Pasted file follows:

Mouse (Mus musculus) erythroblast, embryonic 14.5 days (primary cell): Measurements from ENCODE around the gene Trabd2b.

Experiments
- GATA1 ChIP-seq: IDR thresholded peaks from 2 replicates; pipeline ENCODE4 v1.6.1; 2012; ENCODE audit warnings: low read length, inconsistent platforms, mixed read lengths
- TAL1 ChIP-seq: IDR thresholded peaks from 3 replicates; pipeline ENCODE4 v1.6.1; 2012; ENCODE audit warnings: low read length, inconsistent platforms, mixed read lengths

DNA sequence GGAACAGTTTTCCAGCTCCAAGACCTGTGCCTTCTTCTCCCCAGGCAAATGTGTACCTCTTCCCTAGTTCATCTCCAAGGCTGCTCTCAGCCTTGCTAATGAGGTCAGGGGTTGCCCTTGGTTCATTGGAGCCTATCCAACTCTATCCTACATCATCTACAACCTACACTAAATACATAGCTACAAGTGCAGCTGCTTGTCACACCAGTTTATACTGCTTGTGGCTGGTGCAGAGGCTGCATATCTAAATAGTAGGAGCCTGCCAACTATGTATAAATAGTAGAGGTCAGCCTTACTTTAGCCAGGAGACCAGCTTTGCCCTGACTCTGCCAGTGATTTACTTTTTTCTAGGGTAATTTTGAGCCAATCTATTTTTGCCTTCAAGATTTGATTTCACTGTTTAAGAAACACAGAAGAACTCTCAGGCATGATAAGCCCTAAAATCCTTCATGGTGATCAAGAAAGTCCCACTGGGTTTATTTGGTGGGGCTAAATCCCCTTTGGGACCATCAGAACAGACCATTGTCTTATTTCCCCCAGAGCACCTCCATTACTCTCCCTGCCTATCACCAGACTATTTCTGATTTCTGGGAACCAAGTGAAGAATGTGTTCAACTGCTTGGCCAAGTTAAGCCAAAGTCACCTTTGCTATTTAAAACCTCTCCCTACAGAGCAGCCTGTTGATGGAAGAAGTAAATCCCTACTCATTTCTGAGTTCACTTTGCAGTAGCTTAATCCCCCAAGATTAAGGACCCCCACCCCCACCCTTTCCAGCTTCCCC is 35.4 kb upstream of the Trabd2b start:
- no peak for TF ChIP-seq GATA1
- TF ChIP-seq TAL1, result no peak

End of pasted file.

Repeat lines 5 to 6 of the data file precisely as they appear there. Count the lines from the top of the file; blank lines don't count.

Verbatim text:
DNA sequence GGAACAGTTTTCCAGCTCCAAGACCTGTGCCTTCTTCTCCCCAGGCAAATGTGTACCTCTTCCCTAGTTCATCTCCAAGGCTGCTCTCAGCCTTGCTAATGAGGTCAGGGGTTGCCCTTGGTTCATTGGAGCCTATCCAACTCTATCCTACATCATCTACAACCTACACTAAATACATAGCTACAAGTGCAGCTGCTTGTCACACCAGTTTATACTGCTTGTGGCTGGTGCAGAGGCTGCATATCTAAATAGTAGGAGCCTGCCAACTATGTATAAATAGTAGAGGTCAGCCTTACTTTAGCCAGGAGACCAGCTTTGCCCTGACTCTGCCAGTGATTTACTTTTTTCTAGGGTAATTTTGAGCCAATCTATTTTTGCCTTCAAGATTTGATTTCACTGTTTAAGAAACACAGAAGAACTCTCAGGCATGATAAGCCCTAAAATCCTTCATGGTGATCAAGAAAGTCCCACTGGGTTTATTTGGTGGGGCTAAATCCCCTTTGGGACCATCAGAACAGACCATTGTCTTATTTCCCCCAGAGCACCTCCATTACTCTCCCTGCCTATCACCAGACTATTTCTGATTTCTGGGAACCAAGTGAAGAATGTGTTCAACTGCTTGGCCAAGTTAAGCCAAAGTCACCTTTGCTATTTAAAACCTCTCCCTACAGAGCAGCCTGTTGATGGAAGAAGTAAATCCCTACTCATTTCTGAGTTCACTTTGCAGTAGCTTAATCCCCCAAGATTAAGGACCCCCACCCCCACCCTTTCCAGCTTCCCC is 35.4 kb upstream of the Trabd2b start:
- no peak for TF ChIP-seq GATA1